She can't do small talk - doesn't see the point - which is part of her makeup and I understand that. But I'm craving a 'normal' conversation where I can be myself and not walking on eggshells for fear of winding her up.

We both actually caught the virus (she had it mildly) and my GP managed to keep me out of hospital. I'm asthmatic and at one point couldn't catch my breath at all. She sat on the sofa and did nothing to help. It felt like she was waiting for me to die, and didn't care.

I don't actually know why I'm posting this; there's nothing anyone can do to help, after all. I know it's long and I'm sorry about that, and I'm aware I sound selfish and self-pitying but I feel utterly broken and can't go anywhere to talk to anyone in private, which is the norm when she's spiraling, mood-wise. I know she can't help it and I'm the closest person to her so I bear the brunt, and I know this cycle of her mood will probably end in the next month or so, but actually, I'm struggling quite badly at the moment. I can't see any good ending to this situation.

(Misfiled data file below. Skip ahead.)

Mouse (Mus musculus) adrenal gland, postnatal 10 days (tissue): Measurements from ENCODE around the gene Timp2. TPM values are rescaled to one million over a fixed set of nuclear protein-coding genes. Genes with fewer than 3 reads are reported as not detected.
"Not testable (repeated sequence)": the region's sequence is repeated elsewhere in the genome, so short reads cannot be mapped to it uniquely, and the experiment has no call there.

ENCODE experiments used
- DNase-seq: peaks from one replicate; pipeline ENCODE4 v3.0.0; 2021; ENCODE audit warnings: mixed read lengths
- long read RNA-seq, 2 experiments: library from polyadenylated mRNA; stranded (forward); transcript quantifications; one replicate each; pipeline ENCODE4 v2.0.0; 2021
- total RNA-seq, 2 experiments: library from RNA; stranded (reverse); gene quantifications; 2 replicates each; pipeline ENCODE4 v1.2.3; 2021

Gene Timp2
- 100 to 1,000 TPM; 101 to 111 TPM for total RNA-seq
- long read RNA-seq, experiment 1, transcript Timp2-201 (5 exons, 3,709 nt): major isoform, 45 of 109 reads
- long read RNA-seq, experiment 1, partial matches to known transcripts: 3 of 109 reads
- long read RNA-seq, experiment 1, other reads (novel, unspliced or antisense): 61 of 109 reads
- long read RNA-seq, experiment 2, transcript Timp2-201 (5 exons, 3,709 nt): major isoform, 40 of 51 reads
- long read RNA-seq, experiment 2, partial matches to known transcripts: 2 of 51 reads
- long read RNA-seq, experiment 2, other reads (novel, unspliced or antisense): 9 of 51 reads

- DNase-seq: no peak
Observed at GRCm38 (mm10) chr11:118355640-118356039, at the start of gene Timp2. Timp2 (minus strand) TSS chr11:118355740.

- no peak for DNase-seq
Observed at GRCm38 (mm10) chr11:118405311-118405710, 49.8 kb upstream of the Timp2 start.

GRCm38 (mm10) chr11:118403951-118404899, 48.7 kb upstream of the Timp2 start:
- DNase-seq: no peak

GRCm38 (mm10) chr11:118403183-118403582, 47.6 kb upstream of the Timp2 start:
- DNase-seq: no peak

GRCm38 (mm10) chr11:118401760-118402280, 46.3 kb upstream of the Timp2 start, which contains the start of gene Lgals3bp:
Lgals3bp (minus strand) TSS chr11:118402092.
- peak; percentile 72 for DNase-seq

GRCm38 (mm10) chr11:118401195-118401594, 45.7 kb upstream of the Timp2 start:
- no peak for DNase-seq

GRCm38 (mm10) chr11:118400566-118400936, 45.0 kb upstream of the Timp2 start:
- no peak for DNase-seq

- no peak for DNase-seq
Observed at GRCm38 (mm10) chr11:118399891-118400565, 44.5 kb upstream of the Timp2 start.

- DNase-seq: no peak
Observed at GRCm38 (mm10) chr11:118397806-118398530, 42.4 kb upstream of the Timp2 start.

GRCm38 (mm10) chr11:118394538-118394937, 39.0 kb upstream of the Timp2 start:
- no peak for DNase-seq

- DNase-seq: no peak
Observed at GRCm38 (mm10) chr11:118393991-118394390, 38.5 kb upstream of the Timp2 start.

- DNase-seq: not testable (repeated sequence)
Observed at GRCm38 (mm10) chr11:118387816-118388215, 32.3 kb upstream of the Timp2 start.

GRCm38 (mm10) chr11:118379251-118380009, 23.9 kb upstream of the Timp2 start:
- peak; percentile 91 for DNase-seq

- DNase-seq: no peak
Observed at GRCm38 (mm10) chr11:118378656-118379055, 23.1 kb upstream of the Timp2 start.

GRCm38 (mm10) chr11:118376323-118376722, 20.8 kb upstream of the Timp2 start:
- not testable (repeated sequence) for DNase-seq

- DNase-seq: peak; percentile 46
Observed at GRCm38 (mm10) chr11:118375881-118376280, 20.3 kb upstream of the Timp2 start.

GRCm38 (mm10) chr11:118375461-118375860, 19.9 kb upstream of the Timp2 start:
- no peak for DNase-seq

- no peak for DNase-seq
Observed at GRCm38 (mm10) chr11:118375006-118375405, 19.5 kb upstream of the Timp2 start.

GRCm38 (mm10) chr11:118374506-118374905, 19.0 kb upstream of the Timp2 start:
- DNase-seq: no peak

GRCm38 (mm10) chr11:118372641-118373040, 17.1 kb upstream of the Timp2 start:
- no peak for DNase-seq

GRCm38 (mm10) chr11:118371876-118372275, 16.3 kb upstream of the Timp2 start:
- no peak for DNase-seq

notanan2 Sun 03-May-20 13:08:07

Can you set up your home so you have a more "house mate" situation to give you both space during lockdown?

Separate kitchen cupboards and fridge shelves. Different sitting areas.

Living as housemates rather than trying to be a unit might diffuse tensions a little?

Hithere Sun 03-May-20 13:14:37

You also say she was never a talker, ever since she was a child.
She is still not willing to be a talker.

I agree nonanan's idea of being roommates, with the chores and expectations that it entails.

She cooks her own food, cleans her room and share of the house, etc.

Newatthis Sun 03-May-20 13:19:15